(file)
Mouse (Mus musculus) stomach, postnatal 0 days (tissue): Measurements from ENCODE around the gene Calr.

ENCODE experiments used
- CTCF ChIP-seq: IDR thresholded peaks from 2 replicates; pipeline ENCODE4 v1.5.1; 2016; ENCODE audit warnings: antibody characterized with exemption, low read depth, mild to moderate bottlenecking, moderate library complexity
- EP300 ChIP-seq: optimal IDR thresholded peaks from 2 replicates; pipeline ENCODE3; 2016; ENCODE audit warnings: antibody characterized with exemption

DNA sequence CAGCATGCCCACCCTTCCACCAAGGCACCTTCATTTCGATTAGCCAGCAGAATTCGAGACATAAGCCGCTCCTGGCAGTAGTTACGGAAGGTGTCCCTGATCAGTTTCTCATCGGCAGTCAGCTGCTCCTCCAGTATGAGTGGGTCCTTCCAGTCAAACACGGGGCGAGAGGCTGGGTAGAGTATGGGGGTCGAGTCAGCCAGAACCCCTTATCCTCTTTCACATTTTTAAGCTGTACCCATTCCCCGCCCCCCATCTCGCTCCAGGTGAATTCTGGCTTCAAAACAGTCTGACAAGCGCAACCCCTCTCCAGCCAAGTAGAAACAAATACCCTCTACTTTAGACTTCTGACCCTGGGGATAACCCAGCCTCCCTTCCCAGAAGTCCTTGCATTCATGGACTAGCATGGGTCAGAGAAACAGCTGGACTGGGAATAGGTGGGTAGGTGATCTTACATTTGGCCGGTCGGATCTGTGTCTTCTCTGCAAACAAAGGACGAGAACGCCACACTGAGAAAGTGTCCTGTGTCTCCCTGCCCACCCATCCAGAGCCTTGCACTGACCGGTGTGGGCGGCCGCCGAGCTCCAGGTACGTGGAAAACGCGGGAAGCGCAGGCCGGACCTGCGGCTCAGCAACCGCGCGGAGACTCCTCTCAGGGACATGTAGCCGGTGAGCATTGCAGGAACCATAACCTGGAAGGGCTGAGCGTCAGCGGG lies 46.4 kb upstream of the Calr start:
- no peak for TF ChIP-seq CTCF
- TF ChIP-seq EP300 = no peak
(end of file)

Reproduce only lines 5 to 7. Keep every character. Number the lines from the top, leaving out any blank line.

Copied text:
DNA sequence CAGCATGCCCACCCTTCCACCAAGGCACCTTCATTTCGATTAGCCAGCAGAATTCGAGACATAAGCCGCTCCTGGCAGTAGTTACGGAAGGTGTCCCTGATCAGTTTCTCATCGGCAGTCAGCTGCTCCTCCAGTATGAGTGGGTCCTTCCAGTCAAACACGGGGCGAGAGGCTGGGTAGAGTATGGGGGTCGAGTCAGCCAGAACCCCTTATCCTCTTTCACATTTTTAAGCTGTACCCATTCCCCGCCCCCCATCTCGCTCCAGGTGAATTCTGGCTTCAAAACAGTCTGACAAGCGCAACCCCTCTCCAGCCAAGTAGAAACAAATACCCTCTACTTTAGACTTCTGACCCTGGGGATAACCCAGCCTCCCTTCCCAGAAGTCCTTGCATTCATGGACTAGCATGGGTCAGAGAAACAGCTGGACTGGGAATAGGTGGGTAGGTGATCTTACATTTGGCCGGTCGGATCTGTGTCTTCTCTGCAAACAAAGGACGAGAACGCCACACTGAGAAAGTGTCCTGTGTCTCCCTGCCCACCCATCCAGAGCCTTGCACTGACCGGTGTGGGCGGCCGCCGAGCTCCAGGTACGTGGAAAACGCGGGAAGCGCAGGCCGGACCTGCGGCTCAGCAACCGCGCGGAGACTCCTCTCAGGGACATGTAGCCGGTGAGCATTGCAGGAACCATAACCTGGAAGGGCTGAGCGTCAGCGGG lies 46.4 kb upstream of the Calr start:
- no peak for TF ChIP-seq CTCF
- TF ChIP-seq EP300 = no peak